Top 5 Festivals in India



Here Are Top 5 Festivals in India




1.DIWALI

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Diwali is also called Dipavali. Diwali is the festival of lights, celebrated each autumn by Hindus, Jains, Sikhs and some Buddhists in the Northern Hemisphere (Spring in the Southern Hemisphere). One of the most popular and Famous festival of Hinduism.





The Awesome Festival Diwali is symbolizes the "victory of light over darkness, good over evil and knowledge about ignorance". Light is a metaphor for knowledge and consciousness. During the celebration, temples, houses, shops and office buildings are illuminated. The preparations and rituals of the festival usually last five days, the highlight being the third day coinciding with the darkest night of the Hindu lunisol Kartika.

Date- 27 October


2.EID-UL-FITR



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Eid Ul Fitr is also called the "Festival of the breaking of the fast", is a religious festival celebrated by the Muslims of the whole world on the occasion of the end of the Ramadan, sacred month islamic of the fast. This religious Eid (Muslim religious holiday) is the first and only day of the month of Shawwal in which Muslims are not allowed to fast.

The festival celebrates the end of the 29 or 30 days of fasting from sunrise to sunset throughout the month of Ramadan. The day of Eid Ul Fitr therefore falls on the first day of the Islamic month of Shawwal. The start date of each lunar month Hijri varies depending on when the new moon is sighted by local religious authorities. The exact day of the celebration therefore varies according to the localities.

Islamic Date- 1 Shawwal

3.RAKSHA BANDHAN

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Raksha Bandhan is a traditionally Hindu ceremony, which occupies a central place in a festival of the same name, celebrated in India, other parts of South Asia, and among culturally-influenced people of the world.

On raksha bandhan day, you are a talisman, or amulet, called rakhi around the wrists of their brothers, protecting it symbolically, receiving a gift in return and traditionally investing the brothers with a share of responsibility to sister. their potential care. Raksha Bandhan is observed on the last day of the Hindu lunar calendar of Shraavana, which usually falls in August. The manifestation "Raksha Bandhan", Sanskrit, literally, "the bond of protection, obligation or care", is now mainly applied to this ritual. Until the middle of the twentieth century, the expression was more common to a similar ritual, organized with the same day, with priority in the ancient Hindu texts, in which a domestic priest attached amulets, charms or threads to the wrists of his brother. moguls, or change their sacred thread, and receive gifts of money; this is always the case in some places. On the other hand, the brother-sister festival, derived from the folk culture, had names that varied according to the place, some being translated by Saluno, Silono and Rakri.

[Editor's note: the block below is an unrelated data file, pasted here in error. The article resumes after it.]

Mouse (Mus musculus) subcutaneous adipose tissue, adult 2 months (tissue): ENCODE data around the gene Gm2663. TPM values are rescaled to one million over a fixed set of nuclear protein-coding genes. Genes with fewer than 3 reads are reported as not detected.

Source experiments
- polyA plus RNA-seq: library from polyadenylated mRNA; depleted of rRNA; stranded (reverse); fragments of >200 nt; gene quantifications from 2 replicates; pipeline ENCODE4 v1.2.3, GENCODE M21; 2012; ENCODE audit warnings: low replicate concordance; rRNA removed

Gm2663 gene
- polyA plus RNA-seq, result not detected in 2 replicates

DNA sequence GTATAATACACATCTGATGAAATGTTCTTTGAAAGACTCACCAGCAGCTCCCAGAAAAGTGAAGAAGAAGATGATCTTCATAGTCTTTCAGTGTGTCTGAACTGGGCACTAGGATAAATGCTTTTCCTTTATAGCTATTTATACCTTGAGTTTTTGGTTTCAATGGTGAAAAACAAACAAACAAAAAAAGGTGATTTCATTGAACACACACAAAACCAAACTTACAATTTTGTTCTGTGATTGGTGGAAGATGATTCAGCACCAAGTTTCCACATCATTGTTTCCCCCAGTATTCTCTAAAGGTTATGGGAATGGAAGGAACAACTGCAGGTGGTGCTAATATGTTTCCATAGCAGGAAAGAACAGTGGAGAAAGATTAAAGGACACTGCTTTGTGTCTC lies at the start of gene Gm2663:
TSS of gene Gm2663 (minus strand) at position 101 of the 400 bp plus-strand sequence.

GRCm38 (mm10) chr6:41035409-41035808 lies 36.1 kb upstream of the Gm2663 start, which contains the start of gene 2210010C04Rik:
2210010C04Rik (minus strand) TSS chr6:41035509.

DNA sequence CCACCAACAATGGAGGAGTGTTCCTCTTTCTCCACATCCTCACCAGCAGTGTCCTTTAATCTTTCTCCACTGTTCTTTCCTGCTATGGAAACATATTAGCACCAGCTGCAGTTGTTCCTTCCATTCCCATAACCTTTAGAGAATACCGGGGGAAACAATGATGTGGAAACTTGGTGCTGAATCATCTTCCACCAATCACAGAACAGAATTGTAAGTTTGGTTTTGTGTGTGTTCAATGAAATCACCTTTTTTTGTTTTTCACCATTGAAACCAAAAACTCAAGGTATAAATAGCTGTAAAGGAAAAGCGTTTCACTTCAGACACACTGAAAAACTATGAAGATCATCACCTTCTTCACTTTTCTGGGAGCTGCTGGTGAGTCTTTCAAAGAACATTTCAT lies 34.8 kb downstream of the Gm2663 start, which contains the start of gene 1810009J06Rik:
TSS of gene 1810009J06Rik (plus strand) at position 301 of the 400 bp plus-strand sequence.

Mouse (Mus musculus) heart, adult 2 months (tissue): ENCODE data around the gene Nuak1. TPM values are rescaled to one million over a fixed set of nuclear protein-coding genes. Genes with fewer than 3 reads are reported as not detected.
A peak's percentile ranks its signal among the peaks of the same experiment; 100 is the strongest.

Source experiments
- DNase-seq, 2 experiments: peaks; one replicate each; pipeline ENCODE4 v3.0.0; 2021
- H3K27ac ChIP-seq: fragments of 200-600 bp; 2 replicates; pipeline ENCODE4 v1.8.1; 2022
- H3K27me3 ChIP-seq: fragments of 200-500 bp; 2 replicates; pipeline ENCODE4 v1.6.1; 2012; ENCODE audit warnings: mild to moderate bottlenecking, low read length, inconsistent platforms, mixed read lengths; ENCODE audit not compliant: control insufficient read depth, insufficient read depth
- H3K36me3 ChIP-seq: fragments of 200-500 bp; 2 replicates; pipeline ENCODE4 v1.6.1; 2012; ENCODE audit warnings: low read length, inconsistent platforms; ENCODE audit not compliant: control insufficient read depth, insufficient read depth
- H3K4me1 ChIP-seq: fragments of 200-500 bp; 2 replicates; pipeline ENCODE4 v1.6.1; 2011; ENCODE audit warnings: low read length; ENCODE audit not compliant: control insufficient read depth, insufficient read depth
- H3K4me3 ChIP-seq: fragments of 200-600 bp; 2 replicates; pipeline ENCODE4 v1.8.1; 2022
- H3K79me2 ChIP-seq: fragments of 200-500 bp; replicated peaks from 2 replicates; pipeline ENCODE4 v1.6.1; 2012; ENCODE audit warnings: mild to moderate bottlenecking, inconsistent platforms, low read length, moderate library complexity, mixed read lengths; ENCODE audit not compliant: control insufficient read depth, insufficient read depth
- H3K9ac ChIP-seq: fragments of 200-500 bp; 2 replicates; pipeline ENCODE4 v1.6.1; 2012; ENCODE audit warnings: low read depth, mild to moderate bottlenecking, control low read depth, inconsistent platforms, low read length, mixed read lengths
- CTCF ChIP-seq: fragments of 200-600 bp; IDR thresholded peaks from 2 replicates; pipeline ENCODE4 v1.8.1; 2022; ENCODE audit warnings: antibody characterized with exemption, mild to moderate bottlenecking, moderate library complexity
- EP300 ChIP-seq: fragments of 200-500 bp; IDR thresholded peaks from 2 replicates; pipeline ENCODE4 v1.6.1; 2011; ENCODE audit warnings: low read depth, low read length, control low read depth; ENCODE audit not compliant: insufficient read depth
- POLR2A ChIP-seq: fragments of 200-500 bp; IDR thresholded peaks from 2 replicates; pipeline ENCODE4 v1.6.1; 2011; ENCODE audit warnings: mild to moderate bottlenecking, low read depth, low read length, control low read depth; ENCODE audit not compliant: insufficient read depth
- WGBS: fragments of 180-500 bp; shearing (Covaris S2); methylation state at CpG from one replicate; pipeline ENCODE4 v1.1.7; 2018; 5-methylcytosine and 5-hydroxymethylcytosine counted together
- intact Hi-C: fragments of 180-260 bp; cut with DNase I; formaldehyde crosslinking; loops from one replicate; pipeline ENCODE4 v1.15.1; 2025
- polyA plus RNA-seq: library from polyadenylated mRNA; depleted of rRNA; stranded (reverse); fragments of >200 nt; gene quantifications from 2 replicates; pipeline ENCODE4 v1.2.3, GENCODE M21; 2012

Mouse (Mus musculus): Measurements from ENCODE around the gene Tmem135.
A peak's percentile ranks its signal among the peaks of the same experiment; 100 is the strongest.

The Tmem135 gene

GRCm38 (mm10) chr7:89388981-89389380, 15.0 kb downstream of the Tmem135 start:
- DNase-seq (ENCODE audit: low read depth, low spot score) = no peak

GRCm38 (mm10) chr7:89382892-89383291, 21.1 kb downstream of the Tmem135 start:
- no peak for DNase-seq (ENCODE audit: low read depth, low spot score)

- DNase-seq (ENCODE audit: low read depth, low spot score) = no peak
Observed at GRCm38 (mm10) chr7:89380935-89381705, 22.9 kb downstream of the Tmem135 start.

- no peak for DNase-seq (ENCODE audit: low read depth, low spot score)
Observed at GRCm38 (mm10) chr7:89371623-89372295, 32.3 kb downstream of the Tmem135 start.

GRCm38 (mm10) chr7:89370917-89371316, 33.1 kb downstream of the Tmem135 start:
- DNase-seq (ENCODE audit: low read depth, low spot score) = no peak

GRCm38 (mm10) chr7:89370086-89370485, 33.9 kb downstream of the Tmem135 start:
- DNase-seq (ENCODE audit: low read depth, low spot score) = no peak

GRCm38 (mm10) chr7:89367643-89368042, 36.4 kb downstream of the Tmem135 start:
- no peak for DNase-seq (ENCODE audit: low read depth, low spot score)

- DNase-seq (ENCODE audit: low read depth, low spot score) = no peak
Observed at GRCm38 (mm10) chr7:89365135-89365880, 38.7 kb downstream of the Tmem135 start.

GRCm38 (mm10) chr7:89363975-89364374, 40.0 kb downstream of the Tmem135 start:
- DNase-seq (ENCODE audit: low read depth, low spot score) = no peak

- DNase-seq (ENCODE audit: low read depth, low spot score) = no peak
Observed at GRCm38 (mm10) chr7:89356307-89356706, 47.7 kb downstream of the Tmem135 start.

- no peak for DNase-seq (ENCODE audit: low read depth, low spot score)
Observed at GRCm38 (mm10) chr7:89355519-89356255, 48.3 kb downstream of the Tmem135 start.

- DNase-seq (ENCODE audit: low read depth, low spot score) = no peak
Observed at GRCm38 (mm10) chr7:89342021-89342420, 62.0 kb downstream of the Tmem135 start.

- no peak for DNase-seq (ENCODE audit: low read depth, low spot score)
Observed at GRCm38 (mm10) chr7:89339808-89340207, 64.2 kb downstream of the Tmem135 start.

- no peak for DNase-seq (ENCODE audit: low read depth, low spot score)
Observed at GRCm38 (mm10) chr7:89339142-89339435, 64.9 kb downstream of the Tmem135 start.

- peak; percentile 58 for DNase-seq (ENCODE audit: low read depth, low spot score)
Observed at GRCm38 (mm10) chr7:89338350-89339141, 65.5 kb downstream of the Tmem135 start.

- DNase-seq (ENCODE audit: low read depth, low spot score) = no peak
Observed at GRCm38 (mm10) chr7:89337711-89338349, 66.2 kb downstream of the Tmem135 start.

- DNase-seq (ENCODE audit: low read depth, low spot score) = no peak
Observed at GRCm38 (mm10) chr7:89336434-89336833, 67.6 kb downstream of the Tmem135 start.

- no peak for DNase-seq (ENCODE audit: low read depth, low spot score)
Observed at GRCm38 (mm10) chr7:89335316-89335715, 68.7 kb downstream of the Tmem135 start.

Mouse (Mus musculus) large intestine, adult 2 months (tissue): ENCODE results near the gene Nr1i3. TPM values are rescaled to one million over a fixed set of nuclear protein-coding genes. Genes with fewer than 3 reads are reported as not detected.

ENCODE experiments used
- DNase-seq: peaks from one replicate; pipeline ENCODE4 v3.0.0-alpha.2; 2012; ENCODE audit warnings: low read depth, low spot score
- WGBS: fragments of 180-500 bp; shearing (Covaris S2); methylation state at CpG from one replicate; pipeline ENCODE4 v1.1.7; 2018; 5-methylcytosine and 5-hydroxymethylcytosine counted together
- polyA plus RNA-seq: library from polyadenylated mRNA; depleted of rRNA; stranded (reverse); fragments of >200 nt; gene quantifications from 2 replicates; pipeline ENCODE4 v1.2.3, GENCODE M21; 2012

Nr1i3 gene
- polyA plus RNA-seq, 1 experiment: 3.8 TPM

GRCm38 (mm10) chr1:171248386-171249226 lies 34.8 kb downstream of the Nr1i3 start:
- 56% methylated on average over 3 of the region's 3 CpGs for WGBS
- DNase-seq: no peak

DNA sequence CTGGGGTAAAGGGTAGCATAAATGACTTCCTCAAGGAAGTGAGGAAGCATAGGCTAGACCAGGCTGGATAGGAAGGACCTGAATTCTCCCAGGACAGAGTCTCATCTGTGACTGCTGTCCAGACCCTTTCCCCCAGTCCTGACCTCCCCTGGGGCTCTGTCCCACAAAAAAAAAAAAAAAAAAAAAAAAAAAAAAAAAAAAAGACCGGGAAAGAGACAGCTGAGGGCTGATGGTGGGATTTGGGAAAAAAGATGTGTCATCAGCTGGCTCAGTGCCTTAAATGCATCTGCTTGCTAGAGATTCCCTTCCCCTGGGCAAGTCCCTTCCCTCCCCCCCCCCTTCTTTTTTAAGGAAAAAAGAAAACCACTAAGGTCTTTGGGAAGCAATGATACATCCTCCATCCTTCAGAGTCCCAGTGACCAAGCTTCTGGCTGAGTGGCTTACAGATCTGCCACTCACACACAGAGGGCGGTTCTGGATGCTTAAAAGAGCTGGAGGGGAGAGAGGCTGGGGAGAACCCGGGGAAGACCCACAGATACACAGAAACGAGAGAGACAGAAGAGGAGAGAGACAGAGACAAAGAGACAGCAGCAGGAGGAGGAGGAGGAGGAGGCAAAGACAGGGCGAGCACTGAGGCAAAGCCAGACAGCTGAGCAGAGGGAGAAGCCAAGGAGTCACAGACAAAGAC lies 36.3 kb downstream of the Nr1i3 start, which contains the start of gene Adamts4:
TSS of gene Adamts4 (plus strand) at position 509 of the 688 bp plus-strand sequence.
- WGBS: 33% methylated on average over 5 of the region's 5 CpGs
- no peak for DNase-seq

Date- 15 August

4.MAKARA SANKRANTI

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Makara Sankranti is also called Maghi. Makara Sankranti is a feast day of the Hindu calendar, dedicated to the deity Surya (sun). It is observed every year in January. It marks the first day of the passage of the sun in Makara (Capricorn), marking the end of the month with the winter solstice and the beginning of longer days.

Makara Sankranti is one of the few ancient Indian festivals observed by solar cycles, while most festivals are defined by the lunar cycle of the Hindu lunisol calendar. As a festival celebrating the solar cycle, it almost always has the same Gregorian date each year (January 14), except for certain years when the date is shifted by one day for that year.

Festival Date : 14 January ( Depends on Hindu Calendar)


5. HOLI

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Holi is a popular Hindu festival, originating from the Indian subcontinent. The Holi Festival celebrates mainly in India and Nepal, but has also spread to other parts of Asian Country and parts of the western world through the diaspora of the Indian subcontinent. Holi is popularly known as the Indian "Spring Festival", the "Festival of Colors" or the "Festival of Love".

  The festival means the arrival of spring, the end of winter, the blossoming of love and, for many festive days, meeting others, playing and laughing, forgetting and forgiving, and to repair broken relationships. The Holi Festival also celebrates the beginning of a good spring harvest season. It lasts one night and one day, from the evening of the Purnima (full moon day) inscribed in the Vikram Samvat calendar, in the Hindu month of the month of Phalgun, which falls around the middle of March in the Gregorian calendar. The first evening is called Holika Dahan (fire of the demon holika) or Chhoti Holi and the next day, Holi, Rangwali Holi, Dhuleti, Dhulandi or Phagwah.

Date: 9 March